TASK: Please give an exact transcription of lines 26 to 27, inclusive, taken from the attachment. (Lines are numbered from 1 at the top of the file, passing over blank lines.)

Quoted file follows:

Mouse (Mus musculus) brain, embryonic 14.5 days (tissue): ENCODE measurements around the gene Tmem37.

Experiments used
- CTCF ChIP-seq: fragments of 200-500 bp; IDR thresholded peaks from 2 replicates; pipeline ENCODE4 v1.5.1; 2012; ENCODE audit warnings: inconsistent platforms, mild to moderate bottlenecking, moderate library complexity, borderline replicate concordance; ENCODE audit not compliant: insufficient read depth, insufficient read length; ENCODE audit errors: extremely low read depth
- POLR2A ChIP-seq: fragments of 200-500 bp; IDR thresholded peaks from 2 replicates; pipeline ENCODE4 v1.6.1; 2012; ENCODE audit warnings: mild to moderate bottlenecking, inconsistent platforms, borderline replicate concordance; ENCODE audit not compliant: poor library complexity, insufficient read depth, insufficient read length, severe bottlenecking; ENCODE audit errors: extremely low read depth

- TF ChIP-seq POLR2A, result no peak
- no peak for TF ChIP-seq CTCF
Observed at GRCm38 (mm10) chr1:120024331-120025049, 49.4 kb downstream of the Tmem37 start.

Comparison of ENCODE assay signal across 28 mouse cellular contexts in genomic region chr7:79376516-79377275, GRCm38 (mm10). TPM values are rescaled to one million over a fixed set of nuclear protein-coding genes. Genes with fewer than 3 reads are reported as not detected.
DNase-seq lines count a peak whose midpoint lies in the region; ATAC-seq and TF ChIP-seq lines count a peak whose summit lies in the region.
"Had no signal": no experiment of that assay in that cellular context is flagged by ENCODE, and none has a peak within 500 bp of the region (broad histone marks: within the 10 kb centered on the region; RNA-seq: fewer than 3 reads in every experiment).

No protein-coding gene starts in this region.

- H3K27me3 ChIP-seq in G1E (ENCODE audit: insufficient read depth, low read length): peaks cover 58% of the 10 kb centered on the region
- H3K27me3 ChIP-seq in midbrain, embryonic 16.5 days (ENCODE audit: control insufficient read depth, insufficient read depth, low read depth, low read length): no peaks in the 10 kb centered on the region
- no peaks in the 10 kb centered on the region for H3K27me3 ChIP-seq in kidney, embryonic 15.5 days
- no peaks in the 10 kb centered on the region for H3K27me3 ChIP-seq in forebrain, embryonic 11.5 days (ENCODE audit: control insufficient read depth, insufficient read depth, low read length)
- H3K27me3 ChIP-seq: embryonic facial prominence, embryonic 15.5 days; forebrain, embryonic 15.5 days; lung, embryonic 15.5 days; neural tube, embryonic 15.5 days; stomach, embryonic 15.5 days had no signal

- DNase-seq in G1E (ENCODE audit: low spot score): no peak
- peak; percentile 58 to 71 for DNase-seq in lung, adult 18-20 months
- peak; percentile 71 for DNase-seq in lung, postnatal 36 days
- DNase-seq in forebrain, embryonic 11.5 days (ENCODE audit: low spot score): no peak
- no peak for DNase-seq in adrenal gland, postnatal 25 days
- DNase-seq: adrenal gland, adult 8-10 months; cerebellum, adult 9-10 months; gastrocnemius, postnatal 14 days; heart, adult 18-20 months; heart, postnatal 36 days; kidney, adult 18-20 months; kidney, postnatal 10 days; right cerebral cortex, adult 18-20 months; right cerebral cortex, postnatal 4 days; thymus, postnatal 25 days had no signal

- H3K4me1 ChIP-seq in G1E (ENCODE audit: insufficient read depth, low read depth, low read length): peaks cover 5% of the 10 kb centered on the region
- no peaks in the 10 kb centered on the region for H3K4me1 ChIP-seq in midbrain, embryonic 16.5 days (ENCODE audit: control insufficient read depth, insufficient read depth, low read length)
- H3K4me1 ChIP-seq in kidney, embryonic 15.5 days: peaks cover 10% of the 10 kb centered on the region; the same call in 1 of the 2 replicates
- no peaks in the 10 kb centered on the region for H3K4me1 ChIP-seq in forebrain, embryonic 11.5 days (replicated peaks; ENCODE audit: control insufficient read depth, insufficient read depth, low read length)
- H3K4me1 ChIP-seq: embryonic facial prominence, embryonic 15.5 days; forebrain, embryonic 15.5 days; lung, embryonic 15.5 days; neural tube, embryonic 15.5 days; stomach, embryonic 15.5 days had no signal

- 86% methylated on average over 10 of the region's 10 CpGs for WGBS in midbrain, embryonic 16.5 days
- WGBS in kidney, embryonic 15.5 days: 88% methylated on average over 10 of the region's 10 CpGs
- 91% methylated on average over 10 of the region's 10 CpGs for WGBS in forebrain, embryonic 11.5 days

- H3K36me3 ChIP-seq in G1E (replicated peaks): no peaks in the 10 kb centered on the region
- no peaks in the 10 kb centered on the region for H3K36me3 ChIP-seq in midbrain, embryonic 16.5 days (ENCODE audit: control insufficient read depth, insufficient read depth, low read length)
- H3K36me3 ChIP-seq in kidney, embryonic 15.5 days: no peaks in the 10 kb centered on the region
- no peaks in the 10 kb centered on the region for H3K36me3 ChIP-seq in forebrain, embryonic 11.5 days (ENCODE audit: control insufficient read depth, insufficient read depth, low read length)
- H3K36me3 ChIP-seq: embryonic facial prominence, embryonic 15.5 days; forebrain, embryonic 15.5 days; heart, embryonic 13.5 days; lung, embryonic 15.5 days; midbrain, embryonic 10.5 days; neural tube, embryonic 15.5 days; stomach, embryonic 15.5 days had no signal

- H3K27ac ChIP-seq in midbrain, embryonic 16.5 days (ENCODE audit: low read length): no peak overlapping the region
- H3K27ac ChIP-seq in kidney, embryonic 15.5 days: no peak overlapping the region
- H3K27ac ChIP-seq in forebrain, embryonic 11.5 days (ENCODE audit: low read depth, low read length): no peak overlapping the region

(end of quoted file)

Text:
- no peaks in the 10 kb centered on the region for H3K4me1 ChIP-seq in forebrain, embryonic 11.5 days (replicated peaks; ENCODE audit: control insufficient read depth, insufficient read depth, low read length)
- H3K4me1 ChIP-seq: embryonic facial prominence, embryonic 15.5 days; forebrain, embryonic 15.5 days; lung, embryonic 15.5 days; neural tube, embryonic 15.5 days; stomach, embryonic 15.5 days had no signal